For some inexplicable reason, I ignored the Live Feeds for a long time, until I got an iPhone and discovered an abundance of “police scanner” apps that were built on top of those feeds. The feeds are quite popular — the site’s owner posted a blog entry showing his latest AWS bill, which shows about 14TB of incoming traffic and more than 35TB outgoing traffic.
Besides being really valuable for those who simply don’t own a scanner, some of the feeds provide audio that is out of reach for most people. I could easily listen to the LAPD, for example, despite living thousands of miles away. There’s now a feed for Mass State Police in the area; I own a scanner capable of receiving them, but their signal is very weak where I live, so it’s advantageous to listen over the Internet, despite a bit of lag. Waltham has a feed of its own (well, plus Newton Fire). Someone else provides a Merrimack Police feed, which is advantageous because it’s a digital voice (P25) signal and a capable scanner will run you $500.
Boston Police are conspicuously absent, even though a lot of smaller cities have feeds. It seems that there’s considerable interest in setting one up, but to date, no one has. (I’d love to myself, but I have very poor reception here — part of the reason I want a BPD feed in the first place!)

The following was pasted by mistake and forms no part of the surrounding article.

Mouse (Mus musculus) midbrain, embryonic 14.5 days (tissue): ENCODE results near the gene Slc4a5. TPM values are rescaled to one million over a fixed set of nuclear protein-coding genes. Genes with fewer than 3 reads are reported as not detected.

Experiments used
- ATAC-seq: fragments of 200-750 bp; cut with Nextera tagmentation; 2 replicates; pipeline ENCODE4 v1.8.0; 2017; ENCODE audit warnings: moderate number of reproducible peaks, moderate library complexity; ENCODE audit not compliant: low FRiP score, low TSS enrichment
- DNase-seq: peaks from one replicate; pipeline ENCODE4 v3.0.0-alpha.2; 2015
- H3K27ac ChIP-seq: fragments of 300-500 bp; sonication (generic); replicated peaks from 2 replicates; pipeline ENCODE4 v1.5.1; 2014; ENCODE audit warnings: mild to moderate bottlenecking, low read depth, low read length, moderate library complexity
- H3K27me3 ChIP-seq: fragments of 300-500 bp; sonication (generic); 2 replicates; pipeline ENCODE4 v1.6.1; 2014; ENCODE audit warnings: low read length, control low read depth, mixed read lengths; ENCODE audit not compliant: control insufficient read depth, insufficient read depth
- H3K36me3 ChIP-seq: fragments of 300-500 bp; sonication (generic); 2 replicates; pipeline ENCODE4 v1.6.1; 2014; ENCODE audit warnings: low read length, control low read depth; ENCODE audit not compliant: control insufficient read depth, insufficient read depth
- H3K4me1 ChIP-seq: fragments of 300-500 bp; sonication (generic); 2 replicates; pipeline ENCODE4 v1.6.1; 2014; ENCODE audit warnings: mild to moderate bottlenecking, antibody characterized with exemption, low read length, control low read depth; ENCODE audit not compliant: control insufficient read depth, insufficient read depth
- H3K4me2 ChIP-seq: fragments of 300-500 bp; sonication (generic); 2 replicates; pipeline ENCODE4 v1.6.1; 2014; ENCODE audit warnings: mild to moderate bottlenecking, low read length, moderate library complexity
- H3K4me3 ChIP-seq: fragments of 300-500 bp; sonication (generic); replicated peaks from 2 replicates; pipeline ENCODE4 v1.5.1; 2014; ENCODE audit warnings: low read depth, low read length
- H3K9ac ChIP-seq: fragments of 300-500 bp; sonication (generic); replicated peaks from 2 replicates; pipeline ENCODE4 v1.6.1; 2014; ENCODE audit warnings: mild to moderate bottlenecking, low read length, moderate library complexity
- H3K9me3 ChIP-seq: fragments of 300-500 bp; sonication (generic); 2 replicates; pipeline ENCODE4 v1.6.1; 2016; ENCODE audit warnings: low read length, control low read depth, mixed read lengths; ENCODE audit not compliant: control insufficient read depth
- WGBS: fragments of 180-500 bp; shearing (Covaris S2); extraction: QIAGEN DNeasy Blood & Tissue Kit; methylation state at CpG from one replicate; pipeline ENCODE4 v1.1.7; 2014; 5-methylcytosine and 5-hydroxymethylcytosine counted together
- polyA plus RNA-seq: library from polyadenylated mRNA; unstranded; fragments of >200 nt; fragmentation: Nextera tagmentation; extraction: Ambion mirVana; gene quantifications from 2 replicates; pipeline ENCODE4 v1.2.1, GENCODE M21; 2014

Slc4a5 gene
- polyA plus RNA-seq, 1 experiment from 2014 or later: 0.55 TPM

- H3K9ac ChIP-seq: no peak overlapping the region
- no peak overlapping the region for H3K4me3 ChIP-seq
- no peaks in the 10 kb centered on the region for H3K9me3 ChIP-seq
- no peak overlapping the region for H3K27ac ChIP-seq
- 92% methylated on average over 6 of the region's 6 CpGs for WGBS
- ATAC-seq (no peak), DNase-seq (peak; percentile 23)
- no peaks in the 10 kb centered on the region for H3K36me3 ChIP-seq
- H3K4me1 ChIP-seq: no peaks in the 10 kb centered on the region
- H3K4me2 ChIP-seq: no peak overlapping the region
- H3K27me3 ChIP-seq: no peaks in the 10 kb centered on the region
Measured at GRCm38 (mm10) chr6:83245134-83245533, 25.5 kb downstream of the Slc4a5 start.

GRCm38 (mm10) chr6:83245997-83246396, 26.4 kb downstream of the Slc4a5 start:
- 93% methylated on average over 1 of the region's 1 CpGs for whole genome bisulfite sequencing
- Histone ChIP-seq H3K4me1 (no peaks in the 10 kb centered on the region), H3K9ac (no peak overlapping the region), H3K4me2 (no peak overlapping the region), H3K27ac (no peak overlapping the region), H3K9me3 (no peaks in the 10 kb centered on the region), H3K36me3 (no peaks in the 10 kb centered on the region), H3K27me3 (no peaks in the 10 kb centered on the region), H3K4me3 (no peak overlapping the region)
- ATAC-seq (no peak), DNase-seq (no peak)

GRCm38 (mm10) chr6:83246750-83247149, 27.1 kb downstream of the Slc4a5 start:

In any event, I’d recommend checking the feeds out. You can listen in with a browser, or use one of many smartphone apps.
If anyone has ever doubted that special interests were out of control, here’s proof: the National Association of Broadcasters and the RIAA have proposed legislation that would require all cell phones to contain FM radios.
I’m not really sure why I would want an FM radio on my iPhone, when I have over a thousand of my favorite songs on it, or when I can just pull up Pandora and stream music tailored specifically to my tastes. This isn’t to say that having an FM radio on a cell phone wouldn’t be cool, just that making it the law seems rather absurd.